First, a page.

The Republican chairman of the House intelligence committee has subpoenaed the head of the Washington firm that commissioned the sensational anti-Trump campaign research dossier - adding fresh intensity to the behind-the-scenes scramble among lawmakers to grasp how the infamous document fits into the Russian election meddling investigation.
The subpoena issued for Fusion GPS co-founder Glenn Simpson comes as special counsel Robert Mueller's separate investigation interviewed the former British spy, Christopher Steele, who worked with Mr. Simpson in compiling the dossier of negative intelligence on Mr. Trump.
The CIA and FBI saw the dossier's allegations as so sensational and sensitive last year that they excluded any mention of it from the intelligence community's highly publicized accusations back in January about Russian meddling in the 2016 election.
Meanwhile, Carter Page, a former Trump campaign foreign policy adviser who filed one of several slander lawsuits because of the dossier, reportedly has said he will not appear before the Senate intelligence committee's Russia probe. While unconfirmed whether the committee formally requested his testimony, the energy investor with Russia ties did inform the panel he won't show if they do ask him.
Originally commissioned by Mr. Trump's Republican rivals and then by a Democratic client, the dossier contains allegations about President Trump's Moscow contacts. Mr. Steele wrote it in 2016 with support from Mr. Simpson and his firm before it was published by the online news service BuzzFeed just before January's inauguration.
The Wall Street Journal first reported that House intelligence committee chairman Rep. Devin Nunes pushed for a subpoena for Mr. Simpson's testimony, the latest sign that panel infighting continues to plague the House inquiry after months of investigating.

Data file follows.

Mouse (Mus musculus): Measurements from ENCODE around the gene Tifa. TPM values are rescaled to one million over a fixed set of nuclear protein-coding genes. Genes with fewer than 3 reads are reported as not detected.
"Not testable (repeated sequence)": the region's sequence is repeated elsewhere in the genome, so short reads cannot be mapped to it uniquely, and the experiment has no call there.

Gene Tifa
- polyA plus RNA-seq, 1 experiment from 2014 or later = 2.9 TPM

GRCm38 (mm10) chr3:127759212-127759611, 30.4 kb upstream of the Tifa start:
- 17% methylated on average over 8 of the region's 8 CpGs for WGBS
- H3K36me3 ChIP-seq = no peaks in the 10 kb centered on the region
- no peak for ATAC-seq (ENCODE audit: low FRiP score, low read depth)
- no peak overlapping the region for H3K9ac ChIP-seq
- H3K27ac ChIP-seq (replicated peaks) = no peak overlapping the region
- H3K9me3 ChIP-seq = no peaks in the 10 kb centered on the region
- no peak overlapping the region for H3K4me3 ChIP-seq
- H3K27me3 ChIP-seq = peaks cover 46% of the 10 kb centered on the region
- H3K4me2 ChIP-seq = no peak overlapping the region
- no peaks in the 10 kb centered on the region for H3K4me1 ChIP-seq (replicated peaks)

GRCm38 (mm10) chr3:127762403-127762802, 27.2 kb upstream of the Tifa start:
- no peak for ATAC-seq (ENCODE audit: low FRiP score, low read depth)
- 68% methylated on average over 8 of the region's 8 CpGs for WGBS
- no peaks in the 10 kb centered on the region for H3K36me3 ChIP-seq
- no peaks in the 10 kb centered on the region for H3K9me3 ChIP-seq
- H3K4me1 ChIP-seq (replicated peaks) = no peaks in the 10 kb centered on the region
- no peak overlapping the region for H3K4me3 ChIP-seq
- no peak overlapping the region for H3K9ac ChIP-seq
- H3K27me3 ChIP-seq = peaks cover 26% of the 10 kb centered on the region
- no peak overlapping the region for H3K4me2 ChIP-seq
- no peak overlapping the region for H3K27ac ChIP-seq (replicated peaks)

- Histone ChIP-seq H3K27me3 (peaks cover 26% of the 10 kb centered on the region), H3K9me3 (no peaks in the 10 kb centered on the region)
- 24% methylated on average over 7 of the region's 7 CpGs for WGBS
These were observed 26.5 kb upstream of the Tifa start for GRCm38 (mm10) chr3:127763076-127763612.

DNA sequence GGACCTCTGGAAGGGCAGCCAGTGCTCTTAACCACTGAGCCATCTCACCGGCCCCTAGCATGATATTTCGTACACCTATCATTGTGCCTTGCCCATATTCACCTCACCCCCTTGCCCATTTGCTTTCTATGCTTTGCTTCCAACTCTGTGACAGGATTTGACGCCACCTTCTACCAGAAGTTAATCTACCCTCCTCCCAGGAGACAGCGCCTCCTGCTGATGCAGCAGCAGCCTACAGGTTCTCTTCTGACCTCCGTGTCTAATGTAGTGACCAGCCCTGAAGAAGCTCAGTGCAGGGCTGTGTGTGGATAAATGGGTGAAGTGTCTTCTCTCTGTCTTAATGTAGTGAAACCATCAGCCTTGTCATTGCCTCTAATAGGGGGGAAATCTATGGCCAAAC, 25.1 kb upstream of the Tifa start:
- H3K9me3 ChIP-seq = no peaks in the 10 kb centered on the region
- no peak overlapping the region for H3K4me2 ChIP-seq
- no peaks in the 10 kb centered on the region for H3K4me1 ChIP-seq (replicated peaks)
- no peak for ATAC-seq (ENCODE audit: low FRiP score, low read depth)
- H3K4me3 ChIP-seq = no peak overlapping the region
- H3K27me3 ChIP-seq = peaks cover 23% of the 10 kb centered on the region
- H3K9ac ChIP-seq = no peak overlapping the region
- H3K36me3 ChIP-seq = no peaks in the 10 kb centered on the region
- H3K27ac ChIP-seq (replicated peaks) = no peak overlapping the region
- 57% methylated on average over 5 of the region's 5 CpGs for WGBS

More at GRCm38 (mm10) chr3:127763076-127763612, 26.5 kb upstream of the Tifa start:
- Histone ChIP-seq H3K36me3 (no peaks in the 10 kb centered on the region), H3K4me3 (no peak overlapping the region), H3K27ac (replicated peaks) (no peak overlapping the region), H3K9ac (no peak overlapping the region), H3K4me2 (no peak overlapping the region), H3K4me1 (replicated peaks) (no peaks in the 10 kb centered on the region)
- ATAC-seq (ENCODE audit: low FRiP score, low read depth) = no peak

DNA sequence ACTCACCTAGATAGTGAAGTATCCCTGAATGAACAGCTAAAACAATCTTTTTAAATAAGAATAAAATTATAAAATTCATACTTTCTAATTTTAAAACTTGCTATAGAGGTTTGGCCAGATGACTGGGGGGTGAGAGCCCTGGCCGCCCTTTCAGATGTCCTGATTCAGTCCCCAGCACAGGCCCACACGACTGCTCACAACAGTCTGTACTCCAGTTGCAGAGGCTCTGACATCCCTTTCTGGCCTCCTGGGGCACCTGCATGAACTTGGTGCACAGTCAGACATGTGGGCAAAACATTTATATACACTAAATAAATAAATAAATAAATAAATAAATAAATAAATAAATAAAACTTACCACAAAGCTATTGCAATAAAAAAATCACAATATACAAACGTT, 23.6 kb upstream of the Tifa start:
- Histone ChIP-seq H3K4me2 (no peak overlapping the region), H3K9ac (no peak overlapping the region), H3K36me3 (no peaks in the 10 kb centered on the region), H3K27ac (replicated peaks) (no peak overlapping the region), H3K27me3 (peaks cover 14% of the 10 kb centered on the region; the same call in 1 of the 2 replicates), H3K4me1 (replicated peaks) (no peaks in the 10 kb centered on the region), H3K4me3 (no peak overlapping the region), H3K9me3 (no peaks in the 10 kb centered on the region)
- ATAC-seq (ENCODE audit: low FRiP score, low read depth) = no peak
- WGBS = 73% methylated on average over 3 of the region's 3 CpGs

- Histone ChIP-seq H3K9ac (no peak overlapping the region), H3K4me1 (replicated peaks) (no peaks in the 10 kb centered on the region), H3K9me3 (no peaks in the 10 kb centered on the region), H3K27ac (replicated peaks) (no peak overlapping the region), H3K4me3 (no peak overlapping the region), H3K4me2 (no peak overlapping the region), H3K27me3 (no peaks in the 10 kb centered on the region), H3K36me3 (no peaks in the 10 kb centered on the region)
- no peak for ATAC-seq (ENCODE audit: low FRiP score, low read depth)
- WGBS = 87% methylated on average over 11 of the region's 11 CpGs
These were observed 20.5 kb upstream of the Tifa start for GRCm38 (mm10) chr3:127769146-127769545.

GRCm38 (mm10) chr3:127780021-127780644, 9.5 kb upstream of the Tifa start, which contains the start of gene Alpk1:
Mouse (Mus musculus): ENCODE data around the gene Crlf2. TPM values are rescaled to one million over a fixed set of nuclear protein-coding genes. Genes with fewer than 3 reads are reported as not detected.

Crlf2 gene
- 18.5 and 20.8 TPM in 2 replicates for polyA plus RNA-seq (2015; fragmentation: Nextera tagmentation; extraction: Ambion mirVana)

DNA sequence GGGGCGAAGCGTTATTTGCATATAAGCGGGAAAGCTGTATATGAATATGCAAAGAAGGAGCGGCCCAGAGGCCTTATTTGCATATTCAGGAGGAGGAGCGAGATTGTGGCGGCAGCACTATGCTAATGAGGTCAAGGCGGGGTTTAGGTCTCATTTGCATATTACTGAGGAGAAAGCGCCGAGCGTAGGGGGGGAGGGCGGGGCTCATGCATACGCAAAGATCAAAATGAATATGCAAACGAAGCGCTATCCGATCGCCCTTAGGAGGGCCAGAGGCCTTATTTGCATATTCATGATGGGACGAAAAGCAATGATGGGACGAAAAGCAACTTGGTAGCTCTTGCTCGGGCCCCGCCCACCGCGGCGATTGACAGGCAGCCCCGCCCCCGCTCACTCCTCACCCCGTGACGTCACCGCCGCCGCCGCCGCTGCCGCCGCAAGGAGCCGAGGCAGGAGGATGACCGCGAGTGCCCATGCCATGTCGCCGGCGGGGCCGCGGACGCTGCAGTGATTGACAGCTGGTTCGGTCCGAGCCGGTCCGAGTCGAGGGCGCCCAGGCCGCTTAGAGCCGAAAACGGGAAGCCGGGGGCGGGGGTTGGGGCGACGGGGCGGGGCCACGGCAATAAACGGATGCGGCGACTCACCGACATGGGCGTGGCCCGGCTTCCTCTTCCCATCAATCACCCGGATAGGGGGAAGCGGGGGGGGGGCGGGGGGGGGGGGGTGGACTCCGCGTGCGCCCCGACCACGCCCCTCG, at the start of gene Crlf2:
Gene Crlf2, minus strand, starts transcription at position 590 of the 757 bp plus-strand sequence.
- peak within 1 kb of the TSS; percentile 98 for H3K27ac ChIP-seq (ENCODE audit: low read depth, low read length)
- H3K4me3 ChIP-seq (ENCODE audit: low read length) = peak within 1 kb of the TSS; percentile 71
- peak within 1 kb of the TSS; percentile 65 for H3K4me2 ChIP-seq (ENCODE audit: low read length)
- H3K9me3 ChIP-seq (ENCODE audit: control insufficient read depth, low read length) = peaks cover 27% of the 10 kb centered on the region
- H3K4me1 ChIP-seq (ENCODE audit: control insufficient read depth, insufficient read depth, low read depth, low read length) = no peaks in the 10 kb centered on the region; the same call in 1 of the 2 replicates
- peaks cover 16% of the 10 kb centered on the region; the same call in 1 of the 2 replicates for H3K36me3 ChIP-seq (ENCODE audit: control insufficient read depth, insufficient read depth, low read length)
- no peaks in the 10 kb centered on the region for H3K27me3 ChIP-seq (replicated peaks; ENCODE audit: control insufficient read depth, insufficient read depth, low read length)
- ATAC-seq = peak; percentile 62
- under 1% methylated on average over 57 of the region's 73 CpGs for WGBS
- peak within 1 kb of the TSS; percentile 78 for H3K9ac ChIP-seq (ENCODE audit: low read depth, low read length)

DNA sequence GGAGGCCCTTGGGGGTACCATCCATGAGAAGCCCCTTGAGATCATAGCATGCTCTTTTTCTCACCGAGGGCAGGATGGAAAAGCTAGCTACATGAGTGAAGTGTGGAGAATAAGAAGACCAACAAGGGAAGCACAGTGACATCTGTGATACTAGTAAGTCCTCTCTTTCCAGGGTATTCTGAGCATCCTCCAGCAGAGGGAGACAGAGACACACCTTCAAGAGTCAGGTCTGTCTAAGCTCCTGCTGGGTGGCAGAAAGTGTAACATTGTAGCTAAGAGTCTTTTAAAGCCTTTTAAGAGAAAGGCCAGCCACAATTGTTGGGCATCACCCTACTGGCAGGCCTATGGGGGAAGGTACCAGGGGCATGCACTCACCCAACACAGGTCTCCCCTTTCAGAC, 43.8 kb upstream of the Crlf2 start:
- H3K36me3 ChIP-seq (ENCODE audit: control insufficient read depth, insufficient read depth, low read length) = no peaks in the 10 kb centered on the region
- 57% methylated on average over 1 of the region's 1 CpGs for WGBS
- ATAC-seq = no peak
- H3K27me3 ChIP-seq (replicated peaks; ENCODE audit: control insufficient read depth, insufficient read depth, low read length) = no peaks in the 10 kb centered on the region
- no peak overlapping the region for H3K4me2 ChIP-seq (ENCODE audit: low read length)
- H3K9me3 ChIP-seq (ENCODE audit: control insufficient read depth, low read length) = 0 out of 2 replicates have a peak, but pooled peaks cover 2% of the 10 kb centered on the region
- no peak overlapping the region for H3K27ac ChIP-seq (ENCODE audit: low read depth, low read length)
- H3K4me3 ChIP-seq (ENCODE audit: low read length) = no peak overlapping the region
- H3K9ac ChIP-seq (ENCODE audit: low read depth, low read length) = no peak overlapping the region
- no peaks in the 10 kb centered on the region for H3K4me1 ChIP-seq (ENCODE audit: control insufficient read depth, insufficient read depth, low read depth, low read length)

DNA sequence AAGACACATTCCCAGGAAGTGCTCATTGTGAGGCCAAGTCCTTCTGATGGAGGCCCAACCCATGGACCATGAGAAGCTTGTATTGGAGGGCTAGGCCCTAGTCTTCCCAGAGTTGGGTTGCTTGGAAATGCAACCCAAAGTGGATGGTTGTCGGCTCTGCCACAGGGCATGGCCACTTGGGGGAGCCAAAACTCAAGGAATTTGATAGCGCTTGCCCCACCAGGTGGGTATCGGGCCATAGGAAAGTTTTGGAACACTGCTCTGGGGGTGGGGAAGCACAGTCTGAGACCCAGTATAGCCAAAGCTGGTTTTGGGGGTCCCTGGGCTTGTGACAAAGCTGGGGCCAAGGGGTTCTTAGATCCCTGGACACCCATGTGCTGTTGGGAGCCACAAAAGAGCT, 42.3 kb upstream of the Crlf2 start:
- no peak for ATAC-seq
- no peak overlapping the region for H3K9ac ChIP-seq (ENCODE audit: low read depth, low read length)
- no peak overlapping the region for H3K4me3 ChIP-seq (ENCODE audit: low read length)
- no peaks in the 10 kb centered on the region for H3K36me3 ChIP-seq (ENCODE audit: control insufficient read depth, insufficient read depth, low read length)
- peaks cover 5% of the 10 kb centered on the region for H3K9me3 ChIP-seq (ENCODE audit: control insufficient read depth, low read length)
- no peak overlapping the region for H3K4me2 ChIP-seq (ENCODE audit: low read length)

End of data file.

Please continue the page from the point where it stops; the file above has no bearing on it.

Last spring Mr. Nunes stepped down from heading the committee's Russia probe amid allegations he failed to keep other panel members abreast of his activities. On Tuesday Fusion GPS lawyer Joshua Levy lashed out at him, questioning the legitimacy of the subpoenas and blasting them as a "blatant attempt to undermine the reporting" of the dossier.
Democratic committee members also slammed Mr. Nunes. Rep. Eric Swalwell, California Democrat, warned that "we are at risk of having a flat Earth report come out of the House intelligence committee as to what happened with Russia."
Mr. Nunes has remained active in the investigation despite stepping aside and has also weathered criticism he is too close to the Trump White House. The Californian has countered that Democratic committee members have distorted the investigation to bash Mr. Trump at every opportunity possible.
The divisions mean the House committee could end up issuing competing reports, both GOP and Democratic sources close to the committee have told The Washington Times.
It was revealed last week that Mr. Mueller's team spoke with Mr. Steele, a former MI6 agent, this past summer in Europe. The congressional probes have yet to talk with Mr. Steele, who started a private intelligence firm after leaving the British government.
Mr. Steele's relationship with the American intelligence community has been at the center of the congressional investigations - particularly who specifically paid for him to compile the dossier - along with the depth of his ties to the FBI.